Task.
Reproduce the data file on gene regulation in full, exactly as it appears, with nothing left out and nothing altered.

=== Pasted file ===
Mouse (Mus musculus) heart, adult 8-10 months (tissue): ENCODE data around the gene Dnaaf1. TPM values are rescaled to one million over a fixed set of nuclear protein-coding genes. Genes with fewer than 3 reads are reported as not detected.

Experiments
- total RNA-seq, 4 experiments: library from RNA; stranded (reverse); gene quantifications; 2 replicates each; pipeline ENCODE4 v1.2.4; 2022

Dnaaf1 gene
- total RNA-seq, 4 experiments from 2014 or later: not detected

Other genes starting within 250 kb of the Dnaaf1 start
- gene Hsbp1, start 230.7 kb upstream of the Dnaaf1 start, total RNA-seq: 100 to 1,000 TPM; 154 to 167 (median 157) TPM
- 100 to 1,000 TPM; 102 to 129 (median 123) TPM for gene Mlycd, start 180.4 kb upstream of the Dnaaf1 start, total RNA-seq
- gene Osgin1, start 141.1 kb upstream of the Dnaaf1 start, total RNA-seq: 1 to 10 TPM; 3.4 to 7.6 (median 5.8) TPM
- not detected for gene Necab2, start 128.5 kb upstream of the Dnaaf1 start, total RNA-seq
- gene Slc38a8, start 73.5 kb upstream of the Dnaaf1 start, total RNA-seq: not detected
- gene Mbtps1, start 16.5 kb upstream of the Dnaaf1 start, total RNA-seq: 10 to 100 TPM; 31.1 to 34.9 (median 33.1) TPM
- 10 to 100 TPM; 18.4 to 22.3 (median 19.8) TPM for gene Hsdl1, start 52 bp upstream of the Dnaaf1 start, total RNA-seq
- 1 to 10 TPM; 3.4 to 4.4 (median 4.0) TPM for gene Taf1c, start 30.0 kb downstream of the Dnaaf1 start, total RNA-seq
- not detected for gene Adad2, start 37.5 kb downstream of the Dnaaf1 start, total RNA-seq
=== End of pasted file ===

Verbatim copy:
Mouse (Mus musculus) heart, adult 8-10 months (tissue): ENCODE data around the gene Dnaaf1. TPM values are rescaled to one million over a fixed set of nuclear protein-coding genes. Genes with fewer than 3 reads are reported as not detected.

Experiments
- total RNA-seq, 4 experiments: library from RNA; stranded (reverse); gene quantifications; 2 replicates each; pipeline ENCODE4 v1.2.4; 2022

Dnaaf1 gene
- total RNA-seq, 4 experiments from 2014 or later: not detected

Other genes starting within 250 kb of the Dnaaf1 start
- gene Hsbp1, start 230.7 kb upstream of the Dnaaf1 start, total RNA-seq: 100 to 1,000 TPM; 154 to 167 (median 157) TPM
- 100 to 1,000 TPM; 102 to 129 (median 123) TPM for gene Mlycd, start 180.4 kb upstream of the Dnaaf1 start, total RNA-seq
- gene Osgin1, start 141.1 kb upstream of the Dnaaf1 start, total RNA-seq: 1 to 10 TPM; 3.4 to 7.6 (median 5.8) TPM
- not detected for gene Necab2, start 128.5 kb upstream of the Dnaaf1 start, total RNA-seq
- gene Slc38a8, start 73.5 kb upstream of the Dnaaf1 start, total RNA-seq: not detected
- gene Mbtps1, start 16.5 kb upstream of the Dnaaf1 start, total RNA-seq: 10 to 100 TPM; 31.1 to 34.9 (median 33.1) TPM
- 10 to 100 TPM; 18.4 to 22.3 (median 19.8) TPM for gene Hsdl1, start 52 bp upstream of the Dnaaf1 start, total RNA-seq
- 1 to 10 TPM; 3.4 to 4.4 (median 4.0) TPM for gene Taf1c, start 30.0 kb downstream of the Dnaaf1 start, total RNA-seq
- not detected for gene Adad2, start 37.5 kb downstream of the Dnaaf1 start, total RNA-seq